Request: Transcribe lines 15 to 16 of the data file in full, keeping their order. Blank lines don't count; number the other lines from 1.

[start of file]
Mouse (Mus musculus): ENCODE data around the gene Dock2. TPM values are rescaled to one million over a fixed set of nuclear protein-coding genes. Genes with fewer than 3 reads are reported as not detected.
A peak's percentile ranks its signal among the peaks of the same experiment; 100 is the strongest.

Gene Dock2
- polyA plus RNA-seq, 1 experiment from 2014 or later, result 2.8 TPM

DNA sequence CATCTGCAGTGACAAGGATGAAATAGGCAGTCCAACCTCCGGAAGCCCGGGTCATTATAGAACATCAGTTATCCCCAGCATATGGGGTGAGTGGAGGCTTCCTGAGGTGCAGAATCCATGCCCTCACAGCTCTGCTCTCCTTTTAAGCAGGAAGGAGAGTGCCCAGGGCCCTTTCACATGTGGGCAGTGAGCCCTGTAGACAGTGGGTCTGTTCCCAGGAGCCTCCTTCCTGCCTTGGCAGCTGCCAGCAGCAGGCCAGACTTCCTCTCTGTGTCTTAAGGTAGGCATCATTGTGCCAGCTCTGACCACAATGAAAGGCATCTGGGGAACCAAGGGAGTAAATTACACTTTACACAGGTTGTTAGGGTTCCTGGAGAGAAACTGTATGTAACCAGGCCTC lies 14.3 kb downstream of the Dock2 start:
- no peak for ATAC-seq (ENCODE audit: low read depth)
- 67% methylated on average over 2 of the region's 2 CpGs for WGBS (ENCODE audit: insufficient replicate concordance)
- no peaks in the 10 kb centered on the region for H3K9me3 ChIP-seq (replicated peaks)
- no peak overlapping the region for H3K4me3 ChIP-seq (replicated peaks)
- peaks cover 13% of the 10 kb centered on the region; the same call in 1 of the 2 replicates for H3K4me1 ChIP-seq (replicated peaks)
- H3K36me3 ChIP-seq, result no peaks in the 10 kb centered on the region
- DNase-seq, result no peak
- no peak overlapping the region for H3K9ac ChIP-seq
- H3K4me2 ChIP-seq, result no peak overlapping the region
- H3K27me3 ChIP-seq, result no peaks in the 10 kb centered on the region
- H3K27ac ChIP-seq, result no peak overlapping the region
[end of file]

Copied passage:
- H3K27me3 ChIP-seq, result no peaks in the 10 kb centered on the region
- H3K27ac ChIP-seq, result no peak overlapping the region